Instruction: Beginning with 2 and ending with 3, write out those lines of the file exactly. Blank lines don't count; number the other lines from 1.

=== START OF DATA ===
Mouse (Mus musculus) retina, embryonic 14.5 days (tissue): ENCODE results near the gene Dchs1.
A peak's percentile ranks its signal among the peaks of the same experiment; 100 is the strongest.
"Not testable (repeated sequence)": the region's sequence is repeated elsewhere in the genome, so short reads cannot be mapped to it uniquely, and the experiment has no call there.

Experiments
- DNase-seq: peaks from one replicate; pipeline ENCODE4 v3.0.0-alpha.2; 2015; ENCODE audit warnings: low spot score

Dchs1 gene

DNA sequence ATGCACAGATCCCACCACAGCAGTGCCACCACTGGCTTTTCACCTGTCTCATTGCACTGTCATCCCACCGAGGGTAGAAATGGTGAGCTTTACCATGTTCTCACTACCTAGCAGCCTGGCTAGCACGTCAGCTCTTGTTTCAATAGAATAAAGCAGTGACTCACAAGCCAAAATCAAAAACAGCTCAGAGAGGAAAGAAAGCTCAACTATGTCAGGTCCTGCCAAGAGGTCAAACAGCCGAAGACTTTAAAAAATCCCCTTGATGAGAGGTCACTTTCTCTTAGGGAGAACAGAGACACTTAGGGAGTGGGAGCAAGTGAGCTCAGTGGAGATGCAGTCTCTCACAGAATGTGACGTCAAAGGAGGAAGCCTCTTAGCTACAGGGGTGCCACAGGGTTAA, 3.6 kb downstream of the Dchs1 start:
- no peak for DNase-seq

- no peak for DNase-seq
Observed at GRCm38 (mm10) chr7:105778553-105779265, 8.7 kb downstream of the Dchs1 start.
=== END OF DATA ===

A peak's percentile ranks its signal among the peaks of the same experiment; 100 is the strongest.
"Not testable (repeated sequence)": the region's sequence is repeated elsewhere in the genome, so short reads cannot be mapped to it uniquely, and the experiment has no call there.